Emerging Biometric Technology: Infrared Facial Matching

This is Dev Technology’s first post in a series of blog posts on emerging biometric technologies. Use this link to see all posts in the series.

The ability to identify a person or distinguish between two different people based solely on the features of face is a skill people use their entire lives. While this is something most people take for granted, reproducing this ability in machines by using a system of cameras, algorithms, and computer power to accurately accomplish facial matching in real-time has proved to be surprisingly difficult for the biometric community.

IR-faceInitial research focused on the use of cameras utilizing the visible light spectrum since these cameras were the cheapest and have the sharpest resolution for greater picture detail. However, recent technological advantages in infrared (IR) cameras–the next longest wavelength of light past visible light–have lowered equipment cost, increased picture resolution, and pushed research in facial matching in that direction. Infrared cameras have several advantages to visible cameras when it comes to facial recognition, but overall, the technology still faces various challenges.

Advantages of Infrared Facial Matching

Ability to perform facial recognition in the dark: IR cameras and Long Wave Infra-Red (LWIR) imagery is completely independent of the need for target illumination since IR sensors operate by measuring heat energy emitted and not the light reflected off of objects. With no need for lighting, IR cameras can capture detailed images at greater range than a visible camera.

Not affected by varying environmental conditions: IR energy can be viewed in any lighting conditions and is less subject to scattering and absorption by smoke or dust than visible light. As a result, infrared facial recognition produces results in environments and conditions where visual facial recognition would fail.

Less sensitive to head orientation and facial expressions: The position, angle, rotation, and tilt of the face in the captured image can have a large negative effect on facial matching algorithms. Recent research in the field has found that infrared based facial recognition is more invariant than visible light based matching under various conditions, specifically varying head orientation and facial expressions. Facial expressions and head orientation movements cause direct changes in the facial structures of the image, as well as changes to the contours of shadows from the illumination source in visible cameras. In an infrared image, this shadow effect is greatly reduced as no illumination source is needed.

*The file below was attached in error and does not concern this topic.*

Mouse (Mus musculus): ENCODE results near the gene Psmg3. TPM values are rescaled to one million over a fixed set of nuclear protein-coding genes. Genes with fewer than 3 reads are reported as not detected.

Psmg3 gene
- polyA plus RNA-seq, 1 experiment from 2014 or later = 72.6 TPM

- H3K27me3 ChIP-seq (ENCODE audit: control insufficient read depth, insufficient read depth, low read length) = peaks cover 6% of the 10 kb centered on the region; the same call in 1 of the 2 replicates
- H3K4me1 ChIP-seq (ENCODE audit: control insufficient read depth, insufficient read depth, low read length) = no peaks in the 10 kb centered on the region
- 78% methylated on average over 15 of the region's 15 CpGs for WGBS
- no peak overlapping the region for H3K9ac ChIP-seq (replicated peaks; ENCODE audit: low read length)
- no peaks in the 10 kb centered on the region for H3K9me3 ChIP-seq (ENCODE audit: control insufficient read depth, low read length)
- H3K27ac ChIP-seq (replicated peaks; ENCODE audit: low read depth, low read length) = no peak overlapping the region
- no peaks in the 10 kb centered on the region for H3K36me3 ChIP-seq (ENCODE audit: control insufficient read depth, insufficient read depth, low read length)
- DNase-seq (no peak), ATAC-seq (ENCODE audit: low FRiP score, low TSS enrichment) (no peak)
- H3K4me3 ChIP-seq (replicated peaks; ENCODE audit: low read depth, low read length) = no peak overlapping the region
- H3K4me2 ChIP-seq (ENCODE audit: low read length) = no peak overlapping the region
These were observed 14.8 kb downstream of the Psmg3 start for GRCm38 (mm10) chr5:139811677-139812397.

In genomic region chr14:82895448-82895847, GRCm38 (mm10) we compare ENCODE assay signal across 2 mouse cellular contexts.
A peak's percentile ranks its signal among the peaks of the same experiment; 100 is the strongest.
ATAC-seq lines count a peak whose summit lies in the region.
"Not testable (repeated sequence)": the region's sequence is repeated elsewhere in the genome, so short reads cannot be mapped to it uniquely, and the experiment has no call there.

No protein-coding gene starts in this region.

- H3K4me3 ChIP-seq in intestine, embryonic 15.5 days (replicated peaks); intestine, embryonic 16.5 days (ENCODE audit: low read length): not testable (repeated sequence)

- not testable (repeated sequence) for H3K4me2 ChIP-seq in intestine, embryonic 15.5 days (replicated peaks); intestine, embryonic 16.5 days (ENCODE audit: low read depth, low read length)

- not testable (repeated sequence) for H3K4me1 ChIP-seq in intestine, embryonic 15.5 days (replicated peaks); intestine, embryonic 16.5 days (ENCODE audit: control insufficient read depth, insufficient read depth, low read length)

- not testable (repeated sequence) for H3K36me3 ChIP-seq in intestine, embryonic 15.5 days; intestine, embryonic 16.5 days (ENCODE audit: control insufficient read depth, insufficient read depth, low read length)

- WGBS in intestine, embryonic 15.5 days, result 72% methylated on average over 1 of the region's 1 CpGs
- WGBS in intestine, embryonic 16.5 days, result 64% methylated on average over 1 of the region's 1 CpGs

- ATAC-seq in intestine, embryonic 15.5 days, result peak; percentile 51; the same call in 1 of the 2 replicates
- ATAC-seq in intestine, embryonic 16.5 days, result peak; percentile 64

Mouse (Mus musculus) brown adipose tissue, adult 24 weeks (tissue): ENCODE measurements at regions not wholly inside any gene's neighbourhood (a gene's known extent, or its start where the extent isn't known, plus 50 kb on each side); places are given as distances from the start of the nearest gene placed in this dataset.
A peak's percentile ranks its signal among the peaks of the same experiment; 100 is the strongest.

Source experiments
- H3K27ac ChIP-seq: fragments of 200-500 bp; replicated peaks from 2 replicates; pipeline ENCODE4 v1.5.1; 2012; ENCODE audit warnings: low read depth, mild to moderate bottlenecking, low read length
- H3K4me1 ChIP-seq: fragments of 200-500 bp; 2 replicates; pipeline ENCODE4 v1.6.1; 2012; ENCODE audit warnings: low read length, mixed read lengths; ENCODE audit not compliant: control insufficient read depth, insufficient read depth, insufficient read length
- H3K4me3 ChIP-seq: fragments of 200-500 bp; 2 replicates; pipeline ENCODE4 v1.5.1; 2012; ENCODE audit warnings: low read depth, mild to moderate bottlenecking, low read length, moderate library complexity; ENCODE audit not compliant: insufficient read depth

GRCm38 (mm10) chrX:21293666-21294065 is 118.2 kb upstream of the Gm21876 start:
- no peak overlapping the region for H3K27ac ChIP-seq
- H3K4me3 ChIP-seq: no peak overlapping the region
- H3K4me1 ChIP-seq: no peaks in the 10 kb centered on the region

Ability to detect disguises: Disguises such as wigs, fake mustaches, and sunglasses are inexpensive methods to deceive facial matching algorithms using traditional visible cameras. When viewed in the infrared, disguises are easily discerned. Matching algorithms can be modified to detect tell-tale disguise signatures and alert system operators of suspicious behavior if in a controlled environment, or ignore the area of the face where the disguise was found and concentrate on matching other facial features found.

In summary, infrared facial matching is nearly invariant to illumination and facial expression changes between images captured, works in even total darkness, and is useful for detecting disguises. As a result, detection, location, and segmentation of one individual face from multiple faces is easier when using thermal images, and it is also biometrically more accurate then facial matching using visual cameras.

Challenges of Infrared Facial Matching

Despite the benefits of infrared facial matching when compared to facial matching with visual cameras, infrared facial is not without its challenges:

  • Accuracy is decreased as the technology is not based on a strong biometric trait such as fingerprints or irises which can even tell identical twins apart.
  • Images change when subject inhales and exhales through the nose as the temperature of the air passing through the nasal passage changes the thermal signature of the image. Possible solutions being explored include combining multiple image captures to reduce this effect.
  • Metabolism effects from such things as eating, exercise, alcohol and caffeine consumption can cause changes between two captured images.
  • Glasses distort image and obscure the details around the eyes.
  • While advances have been made in resolution and costs have significantly lowered since the 1990’s, LWIR camera systems are still lower resolution and more expensive then visual cameras.

Research in the field is currently focusing upon these challenges. The advantages of an automated facial matching system for passive surveillance and identification far outweigh the cost and difficulty of the continued research in this field.


About the Author: Mike Wagner is an IEEE Certified Biometric Professional and has performed biometrics development on projects such as US-VISIT and the system used by the Border Patrol to collect biometric data in the field. In addition to his focus in biometrics, Mike Wagner also specializes in enterprise architecture, Java software development, large system troubleshooting and problem solving.